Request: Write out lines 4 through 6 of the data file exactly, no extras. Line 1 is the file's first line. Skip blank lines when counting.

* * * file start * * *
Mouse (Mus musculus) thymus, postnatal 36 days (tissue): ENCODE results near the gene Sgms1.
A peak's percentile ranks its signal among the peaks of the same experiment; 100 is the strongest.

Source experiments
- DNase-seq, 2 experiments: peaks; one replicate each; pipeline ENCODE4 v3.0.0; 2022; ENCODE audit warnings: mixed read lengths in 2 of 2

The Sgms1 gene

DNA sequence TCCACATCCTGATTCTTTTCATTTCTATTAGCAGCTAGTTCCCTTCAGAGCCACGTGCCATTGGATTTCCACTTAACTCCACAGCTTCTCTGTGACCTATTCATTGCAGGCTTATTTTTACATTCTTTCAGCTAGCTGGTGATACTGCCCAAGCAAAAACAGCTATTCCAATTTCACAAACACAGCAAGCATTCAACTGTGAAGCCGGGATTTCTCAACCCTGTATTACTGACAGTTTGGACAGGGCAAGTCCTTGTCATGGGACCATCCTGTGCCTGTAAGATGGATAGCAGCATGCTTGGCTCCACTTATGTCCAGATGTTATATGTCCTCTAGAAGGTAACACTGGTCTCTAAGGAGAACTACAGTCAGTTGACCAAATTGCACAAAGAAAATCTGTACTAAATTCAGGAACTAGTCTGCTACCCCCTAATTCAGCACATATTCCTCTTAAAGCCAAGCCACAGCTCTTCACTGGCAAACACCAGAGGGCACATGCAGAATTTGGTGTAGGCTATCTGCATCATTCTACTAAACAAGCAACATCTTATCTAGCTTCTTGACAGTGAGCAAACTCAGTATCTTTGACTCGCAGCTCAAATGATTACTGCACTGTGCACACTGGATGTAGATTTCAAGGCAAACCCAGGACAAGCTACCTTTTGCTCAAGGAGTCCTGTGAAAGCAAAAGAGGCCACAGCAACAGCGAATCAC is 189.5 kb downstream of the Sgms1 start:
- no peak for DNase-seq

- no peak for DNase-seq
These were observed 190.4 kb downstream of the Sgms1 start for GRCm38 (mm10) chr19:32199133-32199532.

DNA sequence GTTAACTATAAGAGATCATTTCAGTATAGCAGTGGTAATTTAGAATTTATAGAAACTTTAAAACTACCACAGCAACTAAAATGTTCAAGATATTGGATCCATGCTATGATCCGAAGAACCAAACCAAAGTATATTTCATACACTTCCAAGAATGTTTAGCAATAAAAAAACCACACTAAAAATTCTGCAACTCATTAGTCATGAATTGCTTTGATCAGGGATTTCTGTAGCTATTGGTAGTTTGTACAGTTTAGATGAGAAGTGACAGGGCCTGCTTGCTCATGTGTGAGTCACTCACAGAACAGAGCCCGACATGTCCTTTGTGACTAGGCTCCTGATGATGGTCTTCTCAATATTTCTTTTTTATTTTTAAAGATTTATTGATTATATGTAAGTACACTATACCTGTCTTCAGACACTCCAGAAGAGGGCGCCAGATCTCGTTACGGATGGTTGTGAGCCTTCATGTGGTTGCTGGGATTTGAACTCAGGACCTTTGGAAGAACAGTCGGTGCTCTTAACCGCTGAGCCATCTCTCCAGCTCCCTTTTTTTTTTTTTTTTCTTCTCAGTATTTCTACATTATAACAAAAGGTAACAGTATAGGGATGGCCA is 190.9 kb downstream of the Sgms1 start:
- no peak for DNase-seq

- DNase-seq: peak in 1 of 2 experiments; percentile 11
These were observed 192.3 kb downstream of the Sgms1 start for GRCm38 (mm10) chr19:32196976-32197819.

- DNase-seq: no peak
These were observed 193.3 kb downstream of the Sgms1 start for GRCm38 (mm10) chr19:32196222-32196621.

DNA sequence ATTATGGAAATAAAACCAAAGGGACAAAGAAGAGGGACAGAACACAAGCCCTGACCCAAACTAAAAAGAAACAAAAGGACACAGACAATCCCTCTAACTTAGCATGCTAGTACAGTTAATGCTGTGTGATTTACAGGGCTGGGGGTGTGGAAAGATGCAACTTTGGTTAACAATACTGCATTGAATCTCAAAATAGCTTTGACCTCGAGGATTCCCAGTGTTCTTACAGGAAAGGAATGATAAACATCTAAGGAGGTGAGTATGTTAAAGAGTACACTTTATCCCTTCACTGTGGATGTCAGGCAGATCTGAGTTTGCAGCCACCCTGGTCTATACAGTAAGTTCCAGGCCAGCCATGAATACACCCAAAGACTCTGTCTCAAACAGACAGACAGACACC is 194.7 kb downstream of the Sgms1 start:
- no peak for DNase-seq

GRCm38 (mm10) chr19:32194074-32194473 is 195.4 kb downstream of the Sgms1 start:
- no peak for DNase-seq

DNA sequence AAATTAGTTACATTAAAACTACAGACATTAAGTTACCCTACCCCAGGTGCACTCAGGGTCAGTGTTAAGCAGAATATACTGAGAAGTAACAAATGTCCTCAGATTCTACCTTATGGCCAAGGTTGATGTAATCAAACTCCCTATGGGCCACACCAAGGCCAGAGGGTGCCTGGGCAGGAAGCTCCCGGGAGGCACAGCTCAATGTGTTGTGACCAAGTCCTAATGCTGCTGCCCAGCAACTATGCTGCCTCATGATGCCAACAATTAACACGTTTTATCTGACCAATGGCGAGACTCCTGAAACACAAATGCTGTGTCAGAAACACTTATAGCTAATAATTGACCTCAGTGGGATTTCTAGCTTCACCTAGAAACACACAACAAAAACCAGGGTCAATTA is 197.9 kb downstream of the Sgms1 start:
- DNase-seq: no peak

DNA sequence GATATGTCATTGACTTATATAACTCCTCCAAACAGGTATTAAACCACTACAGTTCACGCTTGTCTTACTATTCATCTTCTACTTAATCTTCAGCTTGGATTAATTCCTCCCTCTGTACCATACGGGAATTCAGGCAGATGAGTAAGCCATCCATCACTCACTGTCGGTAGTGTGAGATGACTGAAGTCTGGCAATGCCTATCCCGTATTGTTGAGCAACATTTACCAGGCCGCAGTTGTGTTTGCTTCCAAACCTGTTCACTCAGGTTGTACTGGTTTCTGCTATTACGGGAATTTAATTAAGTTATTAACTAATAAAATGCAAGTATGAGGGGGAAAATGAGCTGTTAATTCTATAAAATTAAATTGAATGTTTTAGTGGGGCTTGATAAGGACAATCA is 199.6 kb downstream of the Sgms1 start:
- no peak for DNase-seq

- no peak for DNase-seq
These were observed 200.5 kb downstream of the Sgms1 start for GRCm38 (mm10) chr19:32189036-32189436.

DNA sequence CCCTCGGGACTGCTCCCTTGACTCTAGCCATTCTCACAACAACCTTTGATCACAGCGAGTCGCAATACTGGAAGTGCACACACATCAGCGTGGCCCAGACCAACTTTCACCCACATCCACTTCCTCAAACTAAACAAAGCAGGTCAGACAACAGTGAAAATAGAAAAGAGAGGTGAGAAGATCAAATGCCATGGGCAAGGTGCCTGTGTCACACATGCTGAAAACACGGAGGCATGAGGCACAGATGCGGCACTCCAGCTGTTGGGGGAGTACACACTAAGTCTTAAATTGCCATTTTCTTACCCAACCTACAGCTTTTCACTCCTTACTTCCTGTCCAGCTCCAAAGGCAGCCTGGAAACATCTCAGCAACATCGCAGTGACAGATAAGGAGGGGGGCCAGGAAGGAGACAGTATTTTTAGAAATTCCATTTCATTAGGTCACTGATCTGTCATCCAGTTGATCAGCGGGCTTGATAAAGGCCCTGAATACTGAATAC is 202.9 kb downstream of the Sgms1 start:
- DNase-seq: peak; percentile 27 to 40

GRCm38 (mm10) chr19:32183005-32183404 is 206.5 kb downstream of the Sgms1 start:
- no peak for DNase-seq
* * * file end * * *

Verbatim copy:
- DNase-seq, 2 experiments: peaks; one replicate each; pipeline ENCODE4 v3.0.0; 2022; ENCODE audit warnings: mixed read lengths in 2 of 2

The Sgms1 gene

DNA sequence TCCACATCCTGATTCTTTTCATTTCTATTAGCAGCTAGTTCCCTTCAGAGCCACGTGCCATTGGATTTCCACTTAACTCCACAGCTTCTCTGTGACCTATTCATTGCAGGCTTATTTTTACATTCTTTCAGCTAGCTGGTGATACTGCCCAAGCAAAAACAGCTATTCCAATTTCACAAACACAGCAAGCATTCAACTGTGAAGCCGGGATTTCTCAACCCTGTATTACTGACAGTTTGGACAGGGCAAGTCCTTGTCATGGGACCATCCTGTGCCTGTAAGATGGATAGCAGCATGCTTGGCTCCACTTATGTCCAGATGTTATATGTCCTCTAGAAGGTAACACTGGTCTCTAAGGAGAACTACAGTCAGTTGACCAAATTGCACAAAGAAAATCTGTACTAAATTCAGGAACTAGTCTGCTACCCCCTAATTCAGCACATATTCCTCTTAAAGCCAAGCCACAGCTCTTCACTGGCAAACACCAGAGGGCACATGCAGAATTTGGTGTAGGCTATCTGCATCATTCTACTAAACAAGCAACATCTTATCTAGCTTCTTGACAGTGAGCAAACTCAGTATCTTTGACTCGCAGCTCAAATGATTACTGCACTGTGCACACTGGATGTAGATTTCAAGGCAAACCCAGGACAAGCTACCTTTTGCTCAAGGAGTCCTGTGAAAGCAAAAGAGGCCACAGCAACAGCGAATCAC is 189.5 kb downstream of the Sgms1 start: